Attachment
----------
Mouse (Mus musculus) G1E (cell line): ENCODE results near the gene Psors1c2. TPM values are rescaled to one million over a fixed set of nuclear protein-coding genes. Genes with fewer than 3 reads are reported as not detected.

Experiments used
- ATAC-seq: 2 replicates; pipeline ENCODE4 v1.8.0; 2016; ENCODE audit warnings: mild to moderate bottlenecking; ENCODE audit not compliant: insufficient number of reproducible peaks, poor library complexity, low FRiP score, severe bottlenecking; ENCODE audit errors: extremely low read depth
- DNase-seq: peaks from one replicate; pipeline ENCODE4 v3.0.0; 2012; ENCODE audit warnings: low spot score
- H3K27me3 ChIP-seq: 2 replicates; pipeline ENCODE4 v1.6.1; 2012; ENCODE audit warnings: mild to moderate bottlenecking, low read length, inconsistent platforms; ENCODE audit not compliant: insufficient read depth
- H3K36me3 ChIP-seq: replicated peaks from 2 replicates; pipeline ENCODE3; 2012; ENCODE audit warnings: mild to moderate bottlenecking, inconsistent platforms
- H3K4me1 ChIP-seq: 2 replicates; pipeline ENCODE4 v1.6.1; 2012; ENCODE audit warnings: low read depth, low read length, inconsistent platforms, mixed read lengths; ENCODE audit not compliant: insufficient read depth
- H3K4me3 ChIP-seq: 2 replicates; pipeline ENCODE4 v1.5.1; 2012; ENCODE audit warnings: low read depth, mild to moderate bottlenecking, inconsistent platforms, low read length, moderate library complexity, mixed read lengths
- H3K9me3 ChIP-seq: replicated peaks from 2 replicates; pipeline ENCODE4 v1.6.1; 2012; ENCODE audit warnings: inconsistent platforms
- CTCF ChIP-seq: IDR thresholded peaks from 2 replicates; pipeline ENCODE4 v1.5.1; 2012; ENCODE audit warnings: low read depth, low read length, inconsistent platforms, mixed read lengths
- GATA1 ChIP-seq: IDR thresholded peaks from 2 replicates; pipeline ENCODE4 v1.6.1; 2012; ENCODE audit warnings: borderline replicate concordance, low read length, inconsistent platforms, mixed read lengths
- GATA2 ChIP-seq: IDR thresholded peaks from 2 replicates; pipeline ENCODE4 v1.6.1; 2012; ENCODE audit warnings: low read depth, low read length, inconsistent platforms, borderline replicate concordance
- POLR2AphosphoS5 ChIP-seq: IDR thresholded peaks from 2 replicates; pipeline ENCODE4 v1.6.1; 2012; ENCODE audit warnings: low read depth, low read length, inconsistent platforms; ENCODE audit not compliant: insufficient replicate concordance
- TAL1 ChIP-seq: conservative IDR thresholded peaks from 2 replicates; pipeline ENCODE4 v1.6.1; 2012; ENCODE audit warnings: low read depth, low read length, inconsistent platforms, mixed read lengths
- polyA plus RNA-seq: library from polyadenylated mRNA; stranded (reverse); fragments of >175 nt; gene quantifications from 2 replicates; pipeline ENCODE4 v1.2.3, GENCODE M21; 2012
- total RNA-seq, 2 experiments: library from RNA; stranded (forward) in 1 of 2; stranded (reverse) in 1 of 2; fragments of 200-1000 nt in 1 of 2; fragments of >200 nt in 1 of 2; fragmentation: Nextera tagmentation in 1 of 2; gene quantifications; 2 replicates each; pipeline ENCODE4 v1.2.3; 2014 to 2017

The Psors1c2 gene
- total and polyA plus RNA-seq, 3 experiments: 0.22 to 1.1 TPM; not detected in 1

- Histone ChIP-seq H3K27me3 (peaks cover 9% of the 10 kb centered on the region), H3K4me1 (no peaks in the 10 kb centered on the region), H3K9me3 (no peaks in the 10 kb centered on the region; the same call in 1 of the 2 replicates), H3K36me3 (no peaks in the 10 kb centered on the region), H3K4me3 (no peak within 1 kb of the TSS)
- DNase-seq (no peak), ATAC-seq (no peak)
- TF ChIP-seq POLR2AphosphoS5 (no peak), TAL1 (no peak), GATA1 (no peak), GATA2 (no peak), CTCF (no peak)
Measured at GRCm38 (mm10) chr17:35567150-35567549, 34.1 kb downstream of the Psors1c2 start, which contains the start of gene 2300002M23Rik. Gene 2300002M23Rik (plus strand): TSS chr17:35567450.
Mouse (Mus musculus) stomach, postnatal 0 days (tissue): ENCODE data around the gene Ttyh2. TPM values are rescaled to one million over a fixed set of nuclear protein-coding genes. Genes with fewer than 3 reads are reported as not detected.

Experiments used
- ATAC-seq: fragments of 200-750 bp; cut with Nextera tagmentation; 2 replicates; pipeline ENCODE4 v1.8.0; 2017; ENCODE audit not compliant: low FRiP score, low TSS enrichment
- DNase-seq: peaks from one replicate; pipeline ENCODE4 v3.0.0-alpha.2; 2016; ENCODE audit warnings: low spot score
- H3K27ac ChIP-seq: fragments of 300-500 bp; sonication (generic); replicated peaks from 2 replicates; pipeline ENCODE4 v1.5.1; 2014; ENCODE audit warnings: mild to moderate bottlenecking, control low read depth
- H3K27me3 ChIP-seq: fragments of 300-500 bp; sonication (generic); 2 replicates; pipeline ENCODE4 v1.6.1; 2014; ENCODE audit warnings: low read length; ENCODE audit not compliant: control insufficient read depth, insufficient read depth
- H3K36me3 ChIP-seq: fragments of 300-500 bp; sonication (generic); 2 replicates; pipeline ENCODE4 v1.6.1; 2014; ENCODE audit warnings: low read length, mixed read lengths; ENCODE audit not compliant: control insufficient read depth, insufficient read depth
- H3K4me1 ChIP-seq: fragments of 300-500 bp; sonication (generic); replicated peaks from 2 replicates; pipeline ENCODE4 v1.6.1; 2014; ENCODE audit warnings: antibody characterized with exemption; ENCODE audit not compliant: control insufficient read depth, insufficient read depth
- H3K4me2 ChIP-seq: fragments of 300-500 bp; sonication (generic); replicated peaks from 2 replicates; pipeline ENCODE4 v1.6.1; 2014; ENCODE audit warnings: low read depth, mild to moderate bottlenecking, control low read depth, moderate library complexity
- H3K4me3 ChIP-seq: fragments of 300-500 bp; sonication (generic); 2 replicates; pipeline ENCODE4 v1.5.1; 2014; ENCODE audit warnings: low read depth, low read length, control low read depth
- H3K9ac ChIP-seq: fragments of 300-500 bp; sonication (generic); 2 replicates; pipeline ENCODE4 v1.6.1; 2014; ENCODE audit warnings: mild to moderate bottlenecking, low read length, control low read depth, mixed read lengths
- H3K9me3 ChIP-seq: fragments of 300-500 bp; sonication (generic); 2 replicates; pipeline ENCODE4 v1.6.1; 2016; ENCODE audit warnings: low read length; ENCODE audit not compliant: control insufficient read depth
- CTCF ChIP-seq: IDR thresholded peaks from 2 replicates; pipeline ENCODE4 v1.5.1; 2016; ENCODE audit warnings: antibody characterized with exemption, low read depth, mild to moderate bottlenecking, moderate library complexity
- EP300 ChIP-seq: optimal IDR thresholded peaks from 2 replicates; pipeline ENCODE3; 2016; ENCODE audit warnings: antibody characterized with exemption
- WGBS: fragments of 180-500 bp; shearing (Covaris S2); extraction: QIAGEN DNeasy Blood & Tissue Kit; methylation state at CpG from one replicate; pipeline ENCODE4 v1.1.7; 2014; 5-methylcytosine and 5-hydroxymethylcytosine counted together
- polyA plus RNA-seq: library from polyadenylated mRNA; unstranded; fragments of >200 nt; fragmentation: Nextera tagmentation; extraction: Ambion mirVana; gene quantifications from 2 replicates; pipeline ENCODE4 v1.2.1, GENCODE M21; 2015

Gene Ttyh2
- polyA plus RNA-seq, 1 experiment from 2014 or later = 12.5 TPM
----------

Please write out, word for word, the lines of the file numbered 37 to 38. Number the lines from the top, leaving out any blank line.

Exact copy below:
- WGBS: fragments of 180-500 bp; shearing (Covaris S2); extraction: QIAGEN DNeasy Blood & Tissue Kit; methylation state at CpG from one replicate; pipeline ENCODE4 v1.1.7; 2014; 5-methylcytosine and 5-hydroxymethylcytosine counted together
- polyA plus RNA-seq: library from polyadenylated mRNA; unstranded; fragments of >200 nt; fragmentation: Nextera tagmentation; extraction: Ambion mirVana; gene quantifications from 2 replicates; pipeline ENCODE4 v1.2.1, GENCODE M21; 2015